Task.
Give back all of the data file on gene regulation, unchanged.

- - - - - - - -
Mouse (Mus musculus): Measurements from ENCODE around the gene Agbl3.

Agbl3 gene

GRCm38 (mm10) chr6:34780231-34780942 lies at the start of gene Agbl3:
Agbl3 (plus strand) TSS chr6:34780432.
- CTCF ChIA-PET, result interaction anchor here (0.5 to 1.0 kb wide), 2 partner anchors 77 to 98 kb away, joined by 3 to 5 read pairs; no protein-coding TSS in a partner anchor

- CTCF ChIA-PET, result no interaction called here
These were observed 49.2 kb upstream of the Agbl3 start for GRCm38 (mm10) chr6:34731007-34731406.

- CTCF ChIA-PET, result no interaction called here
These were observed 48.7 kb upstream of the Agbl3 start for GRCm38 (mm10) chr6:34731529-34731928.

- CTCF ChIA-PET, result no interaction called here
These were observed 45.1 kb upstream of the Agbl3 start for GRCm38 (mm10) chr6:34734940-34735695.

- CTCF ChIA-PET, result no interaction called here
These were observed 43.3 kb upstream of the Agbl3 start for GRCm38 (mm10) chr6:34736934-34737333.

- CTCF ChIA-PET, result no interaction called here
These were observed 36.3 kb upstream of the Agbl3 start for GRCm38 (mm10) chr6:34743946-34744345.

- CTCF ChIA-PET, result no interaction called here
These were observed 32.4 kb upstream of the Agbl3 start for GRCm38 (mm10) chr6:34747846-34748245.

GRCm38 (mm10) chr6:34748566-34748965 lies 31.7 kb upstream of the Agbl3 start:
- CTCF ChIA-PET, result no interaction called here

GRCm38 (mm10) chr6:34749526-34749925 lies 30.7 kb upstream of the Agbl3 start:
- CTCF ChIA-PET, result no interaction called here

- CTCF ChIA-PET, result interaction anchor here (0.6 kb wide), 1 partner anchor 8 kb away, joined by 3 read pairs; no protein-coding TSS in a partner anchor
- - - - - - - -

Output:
Mouse (Mus musculus): Measurements from ENCODE around the gene Agbl3.

Agbl3 gene

GRCm38 (mm10) chr6:34780231-34780942 lies at the start of gene Agbl3:
Agbl3 (plus strand) TSS chr6:34780432.
- CTCF ChIA-PET, result interaction anchor here (0.5 to 1.0 kb wide), 2 partner anchors 77 to 98 kb away, joined by 3 to 5 read pairs; no protein-coding TSS in a partner anchor

- CTCF ChIA-PET, result no interaction called here
These were observed 49.2 kb upstream of the Agbl3 start for GRCm38 (mm10) chr6:34731007-34731406.

- CTCF ChIA-PET, result no interaction called here
These were observed 48.7 kb upstream of the Agbl3 start for GRCm38 (mm10) chr6:34731529-34731928.

- CTCF ChIA-PET, result no interaction called here
These were observed 45.1 kb upstream of the Agbl3 start for GRCm38 (mm10) chr6:34734940-34735695.

- CTCF ChIA-PET, result no interaction called here
These were observed 43.3 kb upstream of the Agbl3 start for GRCm38 (mm10) chr6:34736934-34737333.

- CTCF ChIA-PET, result no interaction called here
These were observed 36.3 kb upstream of the Agbl3 start for GRCm38 (mm10) chr6:34743946-34744345.

- CTCF ChIA-PET, result no interaction called here
These were observed 32.4 kb upstream of the Agbl3 start for GRCm38 (mm10) chr6:34747846-34748245.

GRCm38 (mm10) chr6:34748566-34748965 lies 31.7 kb upstream of the Agbl3 start:
- CTCF ChIA-PET, result no interaction called here

GRCm38 (mm10) chr6:34749526-34749925 lies 30.7 kb upstream of the Agbl3 start:
- CTCF ChIA-PET, result no interaction called here

- CTCF ChIA-PET, result interaction anchor here (0.6 kb wide), 1 partner anchor 8 kb away, joined by 3 read pairs; no protein-coding TSS in a partner anchor